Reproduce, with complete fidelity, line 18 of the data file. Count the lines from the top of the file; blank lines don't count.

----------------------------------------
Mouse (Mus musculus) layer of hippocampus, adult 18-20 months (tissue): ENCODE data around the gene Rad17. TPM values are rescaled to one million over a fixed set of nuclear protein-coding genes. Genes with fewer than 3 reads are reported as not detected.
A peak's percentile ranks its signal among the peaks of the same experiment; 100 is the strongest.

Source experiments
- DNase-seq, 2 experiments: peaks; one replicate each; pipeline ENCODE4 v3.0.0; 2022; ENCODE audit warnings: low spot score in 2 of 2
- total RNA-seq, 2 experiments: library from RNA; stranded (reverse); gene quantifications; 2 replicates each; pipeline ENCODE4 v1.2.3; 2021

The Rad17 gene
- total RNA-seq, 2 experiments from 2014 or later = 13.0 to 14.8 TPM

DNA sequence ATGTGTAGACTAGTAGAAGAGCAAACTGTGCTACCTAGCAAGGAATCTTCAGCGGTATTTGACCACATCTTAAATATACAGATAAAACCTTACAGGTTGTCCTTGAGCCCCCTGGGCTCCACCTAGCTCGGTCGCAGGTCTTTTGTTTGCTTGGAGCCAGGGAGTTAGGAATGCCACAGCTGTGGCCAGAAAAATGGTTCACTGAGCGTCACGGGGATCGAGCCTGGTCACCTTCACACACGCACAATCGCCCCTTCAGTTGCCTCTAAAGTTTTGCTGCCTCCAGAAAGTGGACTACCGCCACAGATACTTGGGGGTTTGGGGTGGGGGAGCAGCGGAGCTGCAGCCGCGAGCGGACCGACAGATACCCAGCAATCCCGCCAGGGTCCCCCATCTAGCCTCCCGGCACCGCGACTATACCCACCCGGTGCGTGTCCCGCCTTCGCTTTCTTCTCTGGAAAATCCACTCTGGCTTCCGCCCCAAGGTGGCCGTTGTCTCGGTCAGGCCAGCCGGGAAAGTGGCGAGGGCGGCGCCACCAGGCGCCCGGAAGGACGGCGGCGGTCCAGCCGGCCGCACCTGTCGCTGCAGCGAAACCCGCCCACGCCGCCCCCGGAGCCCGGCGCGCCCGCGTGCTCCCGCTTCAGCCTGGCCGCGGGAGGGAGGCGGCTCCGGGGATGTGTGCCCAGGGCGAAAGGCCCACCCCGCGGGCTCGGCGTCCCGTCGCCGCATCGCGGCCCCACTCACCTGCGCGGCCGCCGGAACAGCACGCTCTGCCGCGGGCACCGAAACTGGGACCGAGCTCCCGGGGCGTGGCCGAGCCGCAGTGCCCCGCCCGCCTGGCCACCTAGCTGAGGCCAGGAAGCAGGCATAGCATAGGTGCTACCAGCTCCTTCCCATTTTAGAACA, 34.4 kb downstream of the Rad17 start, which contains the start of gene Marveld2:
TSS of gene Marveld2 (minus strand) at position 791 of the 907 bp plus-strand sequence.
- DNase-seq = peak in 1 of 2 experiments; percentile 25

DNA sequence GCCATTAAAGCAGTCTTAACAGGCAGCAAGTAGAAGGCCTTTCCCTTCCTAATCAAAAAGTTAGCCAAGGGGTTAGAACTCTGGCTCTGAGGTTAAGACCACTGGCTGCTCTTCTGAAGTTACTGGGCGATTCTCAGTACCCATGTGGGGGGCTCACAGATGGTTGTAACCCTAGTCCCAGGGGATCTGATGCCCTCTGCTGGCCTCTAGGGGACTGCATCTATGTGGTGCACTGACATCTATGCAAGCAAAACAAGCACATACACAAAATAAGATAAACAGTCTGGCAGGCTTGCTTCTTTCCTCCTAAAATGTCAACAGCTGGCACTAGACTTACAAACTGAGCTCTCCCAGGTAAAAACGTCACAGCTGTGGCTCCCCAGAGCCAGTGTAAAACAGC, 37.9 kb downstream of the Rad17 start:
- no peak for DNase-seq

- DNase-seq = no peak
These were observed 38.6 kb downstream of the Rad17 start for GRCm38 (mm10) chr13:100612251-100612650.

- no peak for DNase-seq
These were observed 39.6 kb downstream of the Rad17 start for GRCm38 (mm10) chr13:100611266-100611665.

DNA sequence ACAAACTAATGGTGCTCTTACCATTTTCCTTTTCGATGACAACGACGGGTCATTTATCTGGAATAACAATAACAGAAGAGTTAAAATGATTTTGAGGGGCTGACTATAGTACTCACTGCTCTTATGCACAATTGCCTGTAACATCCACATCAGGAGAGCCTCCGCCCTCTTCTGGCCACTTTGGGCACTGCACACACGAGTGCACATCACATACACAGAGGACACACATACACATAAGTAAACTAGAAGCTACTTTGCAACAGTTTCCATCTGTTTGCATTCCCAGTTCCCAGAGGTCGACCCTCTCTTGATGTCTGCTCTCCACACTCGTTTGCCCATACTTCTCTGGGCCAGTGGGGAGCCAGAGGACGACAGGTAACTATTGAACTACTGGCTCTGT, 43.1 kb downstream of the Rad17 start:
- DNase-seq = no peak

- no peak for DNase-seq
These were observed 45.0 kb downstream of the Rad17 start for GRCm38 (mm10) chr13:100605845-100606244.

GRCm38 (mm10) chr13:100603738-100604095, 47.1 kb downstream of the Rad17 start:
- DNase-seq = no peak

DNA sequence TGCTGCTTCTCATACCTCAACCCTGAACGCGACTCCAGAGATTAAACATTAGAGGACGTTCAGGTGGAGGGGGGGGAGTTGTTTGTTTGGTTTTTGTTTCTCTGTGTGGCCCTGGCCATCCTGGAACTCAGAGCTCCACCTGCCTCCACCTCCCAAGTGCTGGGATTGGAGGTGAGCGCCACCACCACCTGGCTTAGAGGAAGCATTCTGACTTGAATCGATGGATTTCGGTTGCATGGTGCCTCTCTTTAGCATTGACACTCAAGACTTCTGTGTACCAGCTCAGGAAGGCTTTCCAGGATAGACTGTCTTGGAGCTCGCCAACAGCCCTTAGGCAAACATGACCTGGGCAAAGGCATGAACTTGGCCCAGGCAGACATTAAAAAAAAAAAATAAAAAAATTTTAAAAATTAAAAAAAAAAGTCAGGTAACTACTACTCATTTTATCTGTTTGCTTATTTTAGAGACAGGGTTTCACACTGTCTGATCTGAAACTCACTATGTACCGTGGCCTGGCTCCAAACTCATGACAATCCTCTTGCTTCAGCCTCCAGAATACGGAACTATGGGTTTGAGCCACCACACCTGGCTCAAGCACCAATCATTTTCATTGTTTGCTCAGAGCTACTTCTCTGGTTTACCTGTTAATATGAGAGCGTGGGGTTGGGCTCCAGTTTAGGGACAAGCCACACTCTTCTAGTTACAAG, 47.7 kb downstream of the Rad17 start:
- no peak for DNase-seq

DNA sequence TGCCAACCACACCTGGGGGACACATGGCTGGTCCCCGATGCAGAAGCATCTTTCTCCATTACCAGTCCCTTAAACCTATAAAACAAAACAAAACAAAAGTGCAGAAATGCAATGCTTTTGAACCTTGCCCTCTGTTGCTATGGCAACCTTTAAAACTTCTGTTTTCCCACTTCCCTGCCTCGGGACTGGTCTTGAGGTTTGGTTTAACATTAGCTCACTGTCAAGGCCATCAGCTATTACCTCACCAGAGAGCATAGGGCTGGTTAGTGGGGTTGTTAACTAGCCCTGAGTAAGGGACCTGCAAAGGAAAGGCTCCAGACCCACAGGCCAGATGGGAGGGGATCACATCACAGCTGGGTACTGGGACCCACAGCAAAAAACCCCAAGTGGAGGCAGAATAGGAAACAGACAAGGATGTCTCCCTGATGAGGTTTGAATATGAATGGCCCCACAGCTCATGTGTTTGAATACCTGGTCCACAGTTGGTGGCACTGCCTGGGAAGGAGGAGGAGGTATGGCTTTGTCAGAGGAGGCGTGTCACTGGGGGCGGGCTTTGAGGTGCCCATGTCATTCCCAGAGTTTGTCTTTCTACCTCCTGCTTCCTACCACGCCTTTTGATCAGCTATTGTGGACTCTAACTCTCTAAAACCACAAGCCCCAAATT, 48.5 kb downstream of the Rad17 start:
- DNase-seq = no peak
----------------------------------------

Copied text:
- DNase-seq = no peak